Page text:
Wednesday, March 17, 2010

The POS As It Stands Right Now

Now, a look at what we are going to get.
President Barack Obama is preparing a final push for a health care overhaul and is expected to announce a plan on Wednesday to move the ambitious legislation forward without support from opposition Republicans. Last week he announced what he wanted in legislation to bridge differences with bills passed by the House of Representatives and Senate. On Tuesday Obama listed some Republican ideas that he said he was considering. Here is a summary of his proposals and the Republican ideas he is exploring:


...state-based insurance exchanges similar to the proposal in the Senate-passed bill...(no) public option...Office of Personnel Management to negotiate with private insurers to provide multi-state health plans on the exchanges.


(No) 5.4 percent surtax on high-income households...(will) raise the Medicare tax on high-income earners to 2.9 percent from 2.35 percent (and) impose a new 2.9 percent Medicare tax on some investment income for high-income people....

...modifies the proposed Senate tax on high-cost insurance plans (which) would kick in on plans costing $10,200 for individuals and $27,500 for family plans (beginning in) 2018 rather than 2013...also provides higher tax thresholds for firms that have higher costs because they employ mostly women or older workers (and) higher thresholds for high-risk professions such as firefighters.

...increases proposed new assessments on brand-name pharmaceuticals to raise $23 billion over 10 years...(starting in) 2011.

...closing a tax loophole on a cellulosic biofuels credit to prevent it from being used for a paper processing byproduct...clarify "economic substance" tax rules on investment transactions and raise penalties on transactions that have no economic purpose except to avoid paying taxes.


...A family of four earning as much as $88,000 a year would receive federal assistance in paying for healthcare costs.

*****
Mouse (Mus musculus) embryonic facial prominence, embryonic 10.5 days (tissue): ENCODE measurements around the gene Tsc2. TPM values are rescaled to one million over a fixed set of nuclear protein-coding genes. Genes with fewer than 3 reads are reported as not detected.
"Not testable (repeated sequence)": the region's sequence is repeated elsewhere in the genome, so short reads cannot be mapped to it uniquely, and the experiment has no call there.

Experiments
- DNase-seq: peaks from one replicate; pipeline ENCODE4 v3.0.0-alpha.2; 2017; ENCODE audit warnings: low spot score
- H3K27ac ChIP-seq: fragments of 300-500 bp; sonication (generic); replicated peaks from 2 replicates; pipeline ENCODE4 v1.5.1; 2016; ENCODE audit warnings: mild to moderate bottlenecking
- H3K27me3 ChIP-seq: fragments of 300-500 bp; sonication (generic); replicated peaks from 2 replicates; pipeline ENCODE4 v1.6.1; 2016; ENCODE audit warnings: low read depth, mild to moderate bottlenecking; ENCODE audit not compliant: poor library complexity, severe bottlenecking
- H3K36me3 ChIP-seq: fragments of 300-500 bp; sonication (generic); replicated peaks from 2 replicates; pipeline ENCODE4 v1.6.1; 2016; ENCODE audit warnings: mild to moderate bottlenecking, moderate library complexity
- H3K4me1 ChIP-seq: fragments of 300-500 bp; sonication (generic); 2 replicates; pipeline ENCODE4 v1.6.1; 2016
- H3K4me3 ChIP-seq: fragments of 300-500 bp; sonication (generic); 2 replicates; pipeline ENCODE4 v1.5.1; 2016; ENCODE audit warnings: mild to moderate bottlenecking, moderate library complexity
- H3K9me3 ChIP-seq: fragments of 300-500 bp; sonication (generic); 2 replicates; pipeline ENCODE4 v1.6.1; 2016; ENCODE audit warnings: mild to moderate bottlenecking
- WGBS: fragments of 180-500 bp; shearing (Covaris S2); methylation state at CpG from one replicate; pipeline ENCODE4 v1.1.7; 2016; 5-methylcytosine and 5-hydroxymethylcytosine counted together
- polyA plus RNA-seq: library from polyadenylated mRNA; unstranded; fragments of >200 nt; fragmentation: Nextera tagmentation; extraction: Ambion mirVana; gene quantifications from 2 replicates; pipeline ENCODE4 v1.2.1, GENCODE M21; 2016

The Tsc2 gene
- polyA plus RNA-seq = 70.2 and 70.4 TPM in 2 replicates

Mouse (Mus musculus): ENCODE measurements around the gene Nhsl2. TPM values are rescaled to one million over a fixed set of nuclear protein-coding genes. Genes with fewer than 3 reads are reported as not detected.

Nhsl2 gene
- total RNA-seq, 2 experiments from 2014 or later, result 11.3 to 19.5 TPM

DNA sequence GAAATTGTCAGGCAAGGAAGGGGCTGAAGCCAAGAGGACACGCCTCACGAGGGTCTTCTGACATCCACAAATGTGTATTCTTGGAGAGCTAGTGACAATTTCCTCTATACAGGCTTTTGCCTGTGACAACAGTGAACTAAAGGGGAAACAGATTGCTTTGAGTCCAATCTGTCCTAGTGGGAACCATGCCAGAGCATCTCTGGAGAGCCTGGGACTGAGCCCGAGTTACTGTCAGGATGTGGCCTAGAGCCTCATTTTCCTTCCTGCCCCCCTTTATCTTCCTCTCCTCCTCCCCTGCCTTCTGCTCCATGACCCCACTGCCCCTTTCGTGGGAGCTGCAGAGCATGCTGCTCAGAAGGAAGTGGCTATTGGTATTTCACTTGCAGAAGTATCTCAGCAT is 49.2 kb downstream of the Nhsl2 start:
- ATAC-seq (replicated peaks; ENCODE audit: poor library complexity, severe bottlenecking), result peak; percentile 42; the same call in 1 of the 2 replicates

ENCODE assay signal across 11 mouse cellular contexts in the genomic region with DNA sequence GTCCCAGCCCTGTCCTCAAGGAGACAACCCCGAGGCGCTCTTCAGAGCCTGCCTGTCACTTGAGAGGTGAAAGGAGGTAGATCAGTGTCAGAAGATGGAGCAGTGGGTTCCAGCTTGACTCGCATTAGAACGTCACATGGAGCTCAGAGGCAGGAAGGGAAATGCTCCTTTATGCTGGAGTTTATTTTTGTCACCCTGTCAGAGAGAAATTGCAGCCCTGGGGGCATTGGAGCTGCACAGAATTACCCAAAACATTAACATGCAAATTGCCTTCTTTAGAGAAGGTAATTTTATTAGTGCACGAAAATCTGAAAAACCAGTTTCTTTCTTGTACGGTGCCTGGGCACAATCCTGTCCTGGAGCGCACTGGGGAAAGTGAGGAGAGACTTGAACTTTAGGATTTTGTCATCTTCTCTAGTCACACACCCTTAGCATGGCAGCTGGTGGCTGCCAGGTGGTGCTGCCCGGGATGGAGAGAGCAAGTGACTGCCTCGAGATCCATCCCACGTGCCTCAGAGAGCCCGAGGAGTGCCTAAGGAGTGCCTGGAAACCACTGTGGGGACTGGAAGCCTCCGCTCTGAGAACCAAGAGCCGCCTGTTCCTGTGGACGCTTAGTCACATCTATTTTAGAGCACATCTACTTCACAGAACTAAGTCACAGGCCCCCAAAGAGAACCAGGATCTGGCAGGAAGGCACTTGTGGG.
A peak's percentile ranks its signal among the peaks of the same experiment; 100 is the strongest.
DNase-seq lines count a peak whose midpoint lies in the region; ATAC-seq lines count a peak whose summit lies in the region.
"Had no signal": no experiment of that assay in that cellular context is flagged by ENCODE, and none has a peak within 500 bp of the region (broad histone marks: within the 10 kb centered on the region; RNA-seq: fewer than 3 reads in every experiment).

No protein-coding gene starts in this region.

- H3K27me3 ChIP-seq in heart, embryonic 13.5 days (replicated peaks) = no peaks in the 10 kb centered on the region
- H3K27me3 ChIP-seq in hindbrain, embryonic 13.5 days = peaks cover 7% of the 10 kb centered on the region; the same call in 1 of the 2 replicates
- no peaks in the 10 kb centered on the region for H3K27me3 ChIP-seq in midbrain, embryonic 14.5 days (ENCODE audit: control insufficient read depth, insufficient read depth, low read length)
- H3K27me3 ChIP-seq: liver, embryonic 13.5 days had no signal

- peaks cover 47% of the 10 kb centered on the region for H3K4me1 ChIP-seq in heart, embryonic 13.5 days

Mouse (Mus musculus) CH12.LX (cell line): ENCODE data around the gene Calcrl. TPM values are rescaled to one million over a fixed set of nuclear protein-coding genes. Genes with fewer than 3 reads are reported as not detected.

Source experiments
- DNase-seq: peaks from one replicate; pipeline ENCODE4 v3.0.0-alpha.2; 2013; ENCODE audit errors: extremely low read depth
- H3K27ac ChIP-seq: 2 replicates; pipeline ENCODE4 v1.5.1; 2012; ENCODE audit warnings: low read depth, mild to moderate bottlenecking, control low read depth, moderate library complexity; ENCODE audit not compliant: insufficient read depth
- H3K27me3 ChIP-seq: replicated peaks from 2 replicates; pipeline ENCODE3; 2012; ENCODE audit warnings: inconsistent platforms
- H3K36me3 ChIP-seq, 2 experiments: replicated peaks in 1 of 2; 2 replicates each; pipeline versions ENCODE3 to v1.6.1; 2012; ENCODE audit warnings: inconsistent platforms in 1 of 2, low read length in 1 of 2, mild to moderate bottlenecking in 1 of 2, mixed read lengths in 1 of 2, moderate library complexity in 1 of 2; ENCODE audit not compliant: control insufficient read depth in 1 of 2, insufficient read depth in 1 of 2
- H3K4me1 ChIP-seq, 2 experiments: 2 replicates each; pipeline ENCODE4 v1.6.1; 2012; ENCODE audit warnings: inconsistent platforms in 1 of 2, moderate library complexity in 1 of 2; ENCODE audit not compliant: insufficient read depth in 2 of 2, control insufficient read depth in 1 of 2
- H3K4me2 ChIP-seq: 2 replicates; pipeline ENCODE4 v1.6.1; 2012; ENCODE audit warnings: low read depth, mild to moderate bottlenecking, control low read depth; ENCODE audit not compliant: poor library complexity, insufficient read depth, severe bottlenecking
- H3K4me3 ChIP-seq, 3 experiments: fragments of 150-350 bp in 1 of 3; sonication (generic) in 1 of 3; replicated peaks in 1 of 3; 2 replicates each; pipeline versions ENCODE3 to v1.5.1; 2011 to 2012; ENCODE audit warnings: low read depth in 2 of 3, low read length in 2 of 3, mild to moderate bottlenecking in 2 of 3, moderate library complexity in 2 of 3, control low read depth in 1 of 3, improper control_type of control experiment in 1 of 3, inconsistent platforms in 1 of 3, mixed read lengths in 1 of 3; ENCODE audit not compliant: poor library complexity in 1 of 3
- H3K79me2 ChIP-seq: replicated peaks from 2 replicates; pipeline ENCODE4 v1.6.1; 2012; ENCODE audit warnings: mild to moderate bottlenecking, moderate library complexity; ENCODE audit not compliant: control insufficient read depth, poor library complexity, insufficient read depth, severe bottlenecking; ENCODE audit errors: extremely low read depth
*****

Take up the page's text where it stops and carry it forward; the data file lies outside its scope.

...close the so-called "doughnut" hole in Medicare prescription drug 2020...


...young adults up to the age of 26 (can) stay on a parent's health insurance plan. ...insurers would be barred from dropping people from their health plans. When exchanges begin operation in 2014, insurers would be barred from excluding people for pre-existing conditions and setting annual and lifetime coverage limits. The Department of Health and Human Services would get new authority to help states review annual premium rate increases.


...individuals (are required) purchase health insurance. (No) employer mandate...(modified) fees on those uninsured companies with employees receiving subsidized health policies on the exchange...Small firms with fewer than 50 employees would be exempt...a tax credit is provided to encourage small companies to offer health coverage to workers.


...medical professionals be engaged to conduct undercover investigations of healthcare providers to reduce waste and fraud in Medicare and Medicaid.

Increase proposed grants to states for demonstration projects to resolve medical malpractice disputes and curb the need for lawsuits...

Increasing doctor reimbursements for Medicaid patients...

...expand health savings accounts used in conjunction with high-deductible health plans (in) proposed new insurance exchanges...
Add to all this the Senate anti-abortion language, which is less onerous than Stupak, but still ridiculous; allowing insurance companies to charge twice as much for premiums to older consumers; allowing insurers to exclude adults with pre-existing conditions for another 4 years (doing so to children would be barred); and allowing insurers to charge families of 4 with incomes over $88,000 yr. pretty much whatever they like for premiums and out-of-pockets, and you've got a real win-win, eh? So long as you have the same insurance policies as the House and Senate, anyway. And how will they rein in the insurers to make premiums and costs affordable? The President's plan itself tells you:
The House and Senate health insurance bills lower premiums through increased competition, oversight, and new accountability standards set by insurance exchanges.
See there? Increased competition, the lifeblood of the free-market, which is a totally acceptable model for a system meant to save lives, so long as those lives are worth more than the stockholders' shares. The exchanges, which will be state, not national, will take care of it for you. So whether you get a good deal or not depends on the compassion of your state leaders and their intimacy with the regional Chambers of Commerce. Now I know you feel better.

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